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Legacy technologies reaching end-of-life, increasing investments in digitisation and automation, and the growing prevalence and sophistication of cybercrime are creating a melting pot of risk for water utilities

Ensuring the reliability and safety of water supply to homes and businesses are at the core of every water utility’s operations. However, these principles are coming increasingly under threat from the digital world.

The number of cyberattacks around the world is increasing year on year, with attackers finding increasingly sophisticated ways to wreak havoc. Along with manufacturers, transport providers, and energy companies, water utilities are a common target.

On Monday 19th August, South Staffordshire Water, which controls the water supply of around 1.6 million people confirmed it had been the victim of a ransomware gang attack. While the attack seems to have been focused on the IT network, the gang claimed that it had accessed the OT (operational technology) network, specifically the systems that monitor the levels of chemicals in the water.

During the current drought conditions across the UK, the water utility staff will be working extremely hard to maintain a safe supply and this attack will have certainly inhibited their ability to focus on this.

Other attacks on water utilities hit the news in April 2020 when cybercriminals attempted to raise the level of chlorine at five Israeli Water Authority facilities and in February 2021 when a hacker attempted to increase the sodium hydroxide in a municipal water supply in Florida, USA, to dangerously high levels.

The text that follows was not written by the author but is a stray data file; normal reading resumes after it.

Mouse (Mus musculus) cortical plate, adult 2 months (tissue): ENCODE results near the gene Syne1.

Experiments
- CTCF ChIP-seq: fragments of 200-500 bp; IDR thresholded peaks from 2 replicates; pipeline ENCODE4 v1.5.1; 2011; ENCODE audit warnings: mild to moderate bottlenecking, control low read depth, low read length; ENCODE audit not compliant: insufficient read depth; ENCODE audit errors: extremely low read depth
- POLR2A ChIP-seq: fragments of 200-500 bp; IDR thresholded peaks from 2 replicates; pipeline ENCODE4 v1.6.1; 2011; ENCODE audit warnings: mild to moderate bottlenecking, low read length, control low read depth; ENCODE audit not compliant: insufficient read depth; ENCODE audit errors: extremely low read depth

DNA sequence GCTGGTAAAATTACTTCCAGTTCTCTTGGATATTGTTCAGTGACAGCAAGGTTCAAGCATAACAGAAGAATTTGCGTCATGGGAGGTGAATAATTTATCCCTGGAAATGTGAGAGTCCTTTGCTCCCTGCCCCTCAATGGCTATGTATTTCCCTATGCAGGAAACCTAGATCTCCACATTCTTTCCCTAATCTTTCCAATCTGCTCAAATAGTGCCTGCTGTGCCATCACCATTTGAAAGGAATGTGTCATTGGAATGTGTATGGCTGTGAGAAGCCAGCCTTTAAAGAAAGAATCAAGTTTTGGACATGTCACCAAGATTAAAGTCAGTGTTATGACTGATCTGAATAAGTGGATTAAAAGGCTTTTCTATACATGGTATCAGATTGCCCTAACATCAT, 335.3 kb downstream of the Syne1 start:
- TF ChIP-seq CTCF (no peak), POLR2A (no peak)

A Multitude of challenges

Due to age, many facilities run on legacy technologies, designed for efficiency over security. At the same time, new investments in digitisation and automation, including the industrial internet of things (IIoT) and hyperconnectivity of systems for remote access or analytics, are creating new and greater surfaces for attack. While these produce fantastic opportunities for efficiency, they need to be installed with a security-first approach.

Mindsets towards industrial cybersecurity and the protection of operational technologies are changing, but water utilities are juggling many priorities to address the risks alongside other investments they need to make amid a staff and skills shortage.

Current operations staff often face the challenge of maintaining system uptime, while implementing complex design changes and upgrades, which leaves little time to focus on asset and vulnerability management. Others may have policies in place to superficially fulfil the requirements of the 2018 NIS (Security of Network & Information Systems) directive but lack the people capable of maintaining and actioning them.

Help is on hand

OT cybersecurity is most effective when paired with a deep understanding of the process and control systems. As the UK’s largest automation company – via the Actemium brand – and a major player in ICT – via Axians – VINCI Energies UK & RoI is uniquely positioned to help water utilities in the UK protect the safety of their assets and customers.

We work with water and wastewater companies to assess the impact of a potential cyberattack on their OT and implement cybersecurity measures in a phased way, according to the budget and risk level.

Cybersecurity is simplest when designed into an OT system from the start, but we also support customers to successfully implement robust cybersecurity into existing water systems and treatment processes. The most important thing is to have visibility and monitoring in place, we can understand what is going on within the network and what needs to be protected.

In either case, the technical solution is only part of the equation. An overhaul of company procedures may also be required, creating good governance and enforcing policies to support the technical controls.



Marc Wren

OT Cyber Security Manager at Axians Cloud and Cybersecurity – United Kingdom

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